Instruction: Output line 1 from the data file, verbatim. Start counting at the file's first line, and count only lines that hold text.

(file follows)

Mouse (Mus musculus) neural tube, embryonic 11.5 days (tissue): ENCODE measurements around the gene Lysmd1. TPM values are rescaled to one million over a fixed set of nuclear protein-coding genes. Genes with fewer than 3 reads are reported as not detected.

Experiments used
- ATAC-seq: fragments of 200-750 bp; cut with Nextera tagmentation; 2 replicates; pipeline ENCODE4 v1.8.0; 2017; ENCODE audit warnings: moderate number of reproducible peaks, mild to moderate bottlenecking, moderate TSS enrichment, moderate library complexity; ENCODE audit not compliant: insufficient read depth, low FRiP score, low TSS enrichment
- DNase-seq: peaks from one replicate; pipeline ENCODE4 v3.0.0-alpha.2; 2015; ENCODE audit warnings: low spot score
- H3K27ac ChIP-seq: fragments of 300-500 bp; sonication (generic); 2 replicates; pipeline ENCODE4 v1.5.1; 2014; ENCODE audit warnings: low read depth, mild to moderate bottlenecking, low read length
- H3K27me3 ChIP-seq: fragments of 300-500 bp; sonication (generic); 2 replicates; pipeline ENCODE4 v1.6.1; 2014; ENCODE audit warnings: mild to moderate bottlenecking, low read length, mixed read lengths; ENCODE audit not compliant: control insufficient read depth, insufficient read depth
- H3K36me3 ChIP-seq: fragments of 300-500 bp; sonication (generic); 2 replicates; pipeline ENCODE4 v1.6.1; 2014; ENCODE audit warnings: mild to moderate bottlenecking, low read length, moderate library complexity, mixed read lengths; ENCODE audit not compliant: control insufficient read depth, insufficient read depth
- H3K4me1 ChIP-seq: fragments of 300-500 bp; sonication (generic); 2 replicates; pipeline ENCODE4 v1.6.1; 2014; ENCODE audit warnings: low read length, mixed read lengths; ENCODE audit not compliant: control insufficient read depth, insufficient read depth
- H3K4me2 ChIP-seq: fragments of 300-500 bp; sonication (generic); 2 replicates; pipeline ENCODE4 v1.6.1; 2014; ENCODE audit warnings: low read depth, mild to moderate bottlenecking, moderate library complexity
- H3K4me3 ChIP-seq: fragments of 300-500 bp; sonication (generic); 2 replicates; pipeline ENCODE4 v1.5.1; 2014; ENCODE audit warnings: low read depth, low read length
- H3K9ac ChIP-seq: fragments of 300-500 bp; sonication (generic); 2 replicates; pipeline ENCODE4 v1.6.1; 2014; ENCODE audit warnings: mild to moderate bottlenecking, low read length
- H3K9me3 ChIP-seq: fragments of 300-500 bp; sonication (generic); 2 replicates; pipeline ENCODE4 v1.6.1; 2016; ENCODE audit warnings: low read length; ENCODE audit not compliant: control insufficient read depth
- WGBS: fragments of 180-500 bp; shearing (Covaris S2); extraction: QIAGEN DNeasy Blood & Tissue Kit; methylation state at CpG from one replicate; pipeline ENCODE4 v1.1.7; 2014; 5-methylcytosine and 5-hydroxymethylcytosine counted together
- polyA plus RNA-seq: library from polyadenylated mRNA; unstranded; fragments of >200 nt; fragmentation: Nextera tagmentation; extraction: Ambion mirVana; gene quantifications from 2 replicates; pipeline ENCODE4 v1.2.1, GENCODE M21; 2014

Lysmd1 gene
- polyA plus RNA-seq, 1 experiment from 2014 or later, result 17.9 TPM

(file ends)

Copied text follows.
Mouse (Mus musculus) neural tube, embryonic 11.5 days (tissue): ENCODE measurements around the gene Lysmd1. TPM values are rescaled to one million over a fixed set of nuclear protein-coding genes. Genes with fewer than 3 reads are reported as not detected.